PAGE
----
(A) Management generally obtained pricing service quotations or broker quotations from two sources, one of which was generally the seller (the party that sold New Residential the security). Management selected one of the quotes received as being most representative of the fair value and did not use an average of the quotes. Even if New Residential receives two or more quotes on a particular security that come from non-selling brokers or pricing services, it does not use an average because management believes using an actual quote more closely represents a transactable price for the security than an average level. Furthermore, in some cases there is a wide disparity between the quotes New Residential receives. Management believes using an average of the quotes in these cases would not represent the fair value of the asset. Based on New Residential’s own fair value analysis using internal models, management selects one of the quotes which is believed to more accurately reflect fair value. New Residential never adjusts quotes received. These quotations are generally received via email and contain disclaimers which state that they are “indicative” and not “actionable” — meaning that the party giving the quotation is not bound to actually purchase the security at the quoted price.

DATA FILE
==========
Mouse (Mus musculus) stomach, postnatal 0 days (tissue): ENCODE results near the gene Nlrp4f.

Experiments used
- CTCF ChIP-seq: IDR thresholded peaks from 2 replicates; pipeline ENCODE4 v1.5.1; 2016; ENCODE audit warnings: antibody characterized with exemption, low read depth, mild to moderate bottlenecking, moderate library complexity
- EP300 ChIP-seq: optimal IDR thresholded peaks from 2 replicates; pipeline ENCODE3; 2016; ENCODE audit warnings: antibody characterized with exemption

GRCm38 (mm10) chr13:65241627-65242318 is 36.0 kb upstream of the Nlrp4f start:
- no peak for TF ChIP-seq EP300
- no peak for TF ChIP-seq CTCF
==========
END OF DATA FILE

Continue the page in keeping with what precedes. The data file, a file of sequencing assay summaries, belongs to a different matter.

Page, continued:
(B) Management was unable to obtain quotations from more than one source on these securities. The one source was generally the seller (the party that sold New Residential the security) or a pricing service.
   
(C) Includes securities issued or guaranteed by U.S. Government agencies such as Fannie Mae or Freddie Mac.

 

Fair value measurements categorized within Level 3 are sensitive to changes in the assumptions or methodology used to determine fair value, and such changes could result in a significant increase or decrease in the fair value. For New Residential’s investments in real estate securities categorized within Level 3 of the fair value hierarchy, the significant unobservable inputs include the discount rates, assumptions related to prepayments, default rates and loss severities. Significant increases (decreases) in any of the discount rates, default rates or loss severities in isolation would result in a significantly lower (higher) fair value measurement. The impact of changes in prepayment speeds would have differing impacts on fair value, depending on the seniority of the investment. Generally, a change in the default assumption is generally accompanied by directionally similar changes in the assumptions used for the loss severity and the prepayment speed.